A few more questions came trickling in after last week’s mailbag, and we thank you for sending them our way. I definitely plan on getting to all of these during college football’s “down time,” so please don’t hesitate to send more our way (email@example.com)
After watching Charley Molnar‘s live feed today on UMassAthletics, I’ve been thinking about taking a similar approach. Then again, that would require you to look at my face as I answer these questions, which just can’t be good for anyone involved.
Today’s question comes from reader Andrew Perry.
I’m curious if you have an opinion on what we can expect for UMass Football wins in the next 2 years. I asked Coach Molnar if he had win-total goals and as I expected, he didn’t want to name any numbers.
It seems to me that we will be a much better team next year, between the solid recruiting class and the group of continuing players being more experienced – and having had another year in the weight room. We lost Perry McIntyre and a few other players but not too much overall. So I’m predicting 3 wins in 2013. And in 2014, there will be 3 years of 1A recruits on the team, including 2/3 that aren’t 1st year players; so I am hoping for 5 wins in 2014. Do you think that my predictions are on target ?
After UMass got run over by Central Michigan, I sat around in the photographers’ trailer outside Gillette and tried to envision what the future held for the Minutemen.
Week after week, UMass was pushed around and absolutely decimated at the point of attack. Teams like Buffalo and Western Michigan – hardly FBS world-beaters – bullied the Maroon and White into submission. Meanwhile, the quarterback situation felt unsettled, the running back position was patchwork, there was still an ongoing kicker duel, and, aside from Gronkflower, there was little to be excited for at receiver.
I couldn’t create a scenario in which the Minutemen improved. The heart of the offensive line (Stephane Milhim) was moving on, and so to was the soul of the defense (Darren Thellen). Oh yea, and the leading rusher (Mike Cox), receiver (Deion Walker) and tackler (Perry McIntyre) were also on their way out.
How could this team – strewn with youth and now devoid of statistical leaders – win more than one game?
The answer, I suppose, is fairly simple:
Next season there will likely be more than 40 new names on the UMass football roster. The assortment of 25 scholarship athletes, walk-ons and preferred walk-ons will lend immediate assistance to a program that was frequently short-staffed last year. There will be new bodies on the offensive line, speedy receivers to challenge for playing time and a posse of linebackers that appear ready and willing to make an impact early.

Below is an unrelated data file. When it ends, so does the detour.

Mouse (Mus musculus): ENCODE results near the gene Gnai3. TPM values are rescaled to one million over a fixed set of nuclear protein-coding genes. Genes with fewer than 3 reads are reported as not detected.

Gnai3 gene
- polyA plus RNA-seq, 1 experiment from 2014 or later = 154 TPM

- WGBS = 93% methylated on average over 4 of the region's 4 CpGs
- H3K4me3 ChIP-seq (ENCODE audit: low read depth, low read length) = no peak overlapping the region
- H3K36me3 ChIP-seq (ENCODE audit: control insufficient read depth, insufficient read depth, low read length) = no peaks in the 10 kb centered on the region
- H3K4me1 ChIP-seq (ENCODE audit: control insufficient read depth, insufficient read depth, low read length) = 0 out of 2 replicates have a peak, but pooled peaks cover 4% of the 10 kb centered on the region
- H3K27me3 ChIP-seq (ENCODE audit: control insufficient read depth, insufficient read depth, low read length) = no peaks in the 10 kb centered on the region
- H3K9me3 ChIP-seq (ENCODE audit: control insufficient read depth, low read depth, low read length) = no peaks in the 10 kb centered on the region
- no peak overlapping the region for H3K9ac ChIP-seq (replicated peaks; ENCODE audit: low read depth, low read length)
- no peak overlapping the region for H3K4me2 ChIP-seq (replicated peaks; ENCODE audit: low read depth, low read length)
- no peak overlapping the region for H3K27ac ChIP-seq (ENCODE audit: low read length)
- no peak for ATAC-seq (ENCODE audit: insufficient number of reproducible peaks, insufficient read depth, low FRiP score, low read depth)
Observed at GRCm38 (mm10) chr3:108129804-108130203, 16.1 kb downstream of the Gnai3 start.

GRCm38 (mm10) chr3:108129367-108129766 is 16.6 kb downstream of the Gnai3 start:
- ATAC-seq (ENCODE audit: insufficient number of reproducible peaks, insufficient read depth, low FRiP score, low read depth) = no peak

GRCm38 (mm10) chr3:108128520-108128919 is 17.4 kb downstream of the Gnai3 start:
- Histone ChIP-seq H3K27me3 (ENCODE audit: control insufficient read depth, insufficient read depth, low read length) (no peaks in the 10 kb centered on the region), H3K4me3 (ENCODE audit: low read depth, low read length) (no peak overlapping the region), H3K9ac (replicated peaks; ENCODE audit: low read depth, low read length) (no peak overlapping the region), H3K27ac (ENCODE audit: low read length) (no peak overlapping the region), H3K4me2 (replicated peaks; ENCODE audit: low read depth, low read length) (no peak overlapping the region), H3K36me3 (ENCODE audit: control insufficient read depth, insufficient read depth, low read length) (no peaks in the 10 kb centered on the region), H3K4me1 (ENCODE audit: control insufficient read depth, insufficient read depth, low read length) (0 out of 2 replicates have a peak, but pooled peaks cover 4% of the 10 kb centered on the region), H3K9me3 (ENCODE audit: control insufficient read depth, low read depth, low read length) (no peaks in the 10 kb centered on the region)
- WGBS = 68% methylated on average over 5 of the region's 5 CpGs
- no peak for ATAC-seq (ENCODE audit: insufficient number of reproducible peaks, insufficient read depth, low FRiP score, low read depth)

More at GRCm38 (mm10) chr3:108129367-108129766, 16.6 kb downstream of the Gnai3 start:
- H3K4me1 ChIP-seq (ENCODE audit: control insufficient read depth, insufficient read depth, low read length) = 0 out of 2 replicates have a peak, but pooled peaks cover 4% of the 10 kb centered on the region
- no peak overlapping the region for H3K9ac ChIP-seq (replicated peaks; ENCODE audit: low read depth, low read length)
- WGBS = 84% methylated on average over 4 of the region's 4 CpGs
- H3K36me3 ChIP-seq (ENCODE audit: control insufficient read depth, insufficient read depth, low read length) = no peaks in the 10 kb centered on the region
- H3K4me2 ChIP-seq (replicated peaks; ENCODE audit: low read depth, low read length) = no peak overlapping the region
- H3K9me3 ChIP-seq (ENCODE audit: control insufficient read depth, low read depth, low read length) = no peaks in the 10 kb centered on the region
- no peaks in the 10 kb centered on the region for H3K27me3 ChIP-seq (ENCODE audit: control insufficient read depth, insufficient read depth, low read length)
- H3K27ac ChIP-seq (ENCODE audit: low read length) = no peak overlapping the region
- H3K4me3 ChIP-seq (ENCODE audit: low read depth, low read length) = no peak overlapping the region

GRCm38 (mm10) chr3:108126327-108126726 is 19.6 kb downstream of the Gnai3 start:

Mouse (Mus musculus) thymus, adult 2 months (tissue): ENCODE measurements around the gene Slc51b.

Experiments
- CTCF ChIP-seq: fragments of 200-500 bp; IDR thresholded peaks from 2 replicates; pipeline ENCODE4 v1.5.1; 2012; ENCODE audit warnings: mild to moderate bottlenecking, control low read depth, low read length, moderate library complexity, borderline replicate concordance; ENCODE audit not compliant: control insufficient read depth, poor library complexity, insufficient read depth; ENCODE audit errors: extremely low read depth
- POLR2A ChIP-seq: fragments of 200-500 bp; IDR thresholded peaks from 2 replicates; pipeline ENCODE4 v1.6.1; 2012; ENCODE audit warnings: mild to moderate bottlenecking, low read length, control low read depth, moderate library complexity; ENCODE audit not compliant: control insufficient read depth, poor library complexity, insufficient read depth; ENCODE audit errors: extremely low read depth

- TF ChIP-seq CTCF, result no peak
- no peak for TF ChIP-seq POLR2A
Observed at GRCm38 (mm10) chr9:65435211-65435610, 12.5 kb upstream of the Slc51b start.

As we saw last year, first-year players will take their lumps, but they can also step in and turn some heads (See: Kassan Messiah, Joey Colton, Jovan Santos-Knox, etc.).
With this phalanx on fresh faces coupled with last year’s impressive crop of first-year players, the Minutemen should be athletically closer to their competition. Of course, UMass fans won’t exactly get a chance to really gauge this out of the gates. Wisconsin, while a team in transition, is still very much a Big 10 power, with Big 10 athletes at a very formidable Big 10 facility. The Minutemen may come out of that game mentally tougher, but they will not leave Madison victors.
Maine should be a win. The Black Bears are a decent FCS team, but their last two classes aren’t near the same level as UMass’. I don’t want to jinx the Minutemen here, but anything less than 1-1 after Week 2 would be an absolute throat-punch to the program.
From there, I can see two or three more wins on the calendar. Namely, I think Miami (OH) and Akron can be beaten. The Redhawks lose Zac Dysert and were a pretty underwhelming team even with him under center. The Zips are rebuilding, and I think the Minutemen are just a little further along in the process.
Out of the rest of the games, I wouldn’t be terribly surprised if UMass upset Central Michigan. Other than that, I think it’s a pretty tough draw. Ohio, NIU and Buffalo all return their marquee players. Bowling Green may have the best mid-major defense in the country. Then there’s Western Michigan, and until I see the Minutemen pierce that crazy beehive defense the Broncos run, I can’t envision them winning.
In 2014, I expect this team to be significantly bigger and better. I also think the Minutemen can and should win their first game against an BCS-conference opponent. Here is the out-of-conference slate as it stands:
8/30/14 – Boston College
9/6/14 – Colorado
9/20/14 – at Penn State
10/4/14 – at Vanderbilt
Boston College and Colorado are both in the beginning stages of rebuilding, and Penn State is on the cusp of feeling the burn from the Sandusky sanctions. Colorado, in particular, is horrendously down right now, and it may take more than a few recruiting cycles for the Buffaloes to become respectable. If UMass’ trajectory is upward, going 1-3 in these games would be respectable and expected.
From there, it all depends on the MAC schedule. The Minutemen will probably face Eastern Michigan, Kent State, Ball State and Toledo, but that leaves four spots. If the scheduling gods are particularly friendly and give the Minutemen another round of Akron, Buffalo, Central Michigan and Miami (OH), I can see 2014 being a year where a bowl game is not out of the realm of possibilities.
That is, ya know, unless UMass is in the New Big East, Big 10, ACC or playing “semi-pro” football at that point.
Follow Bob on twitter: @BobMcGovernJr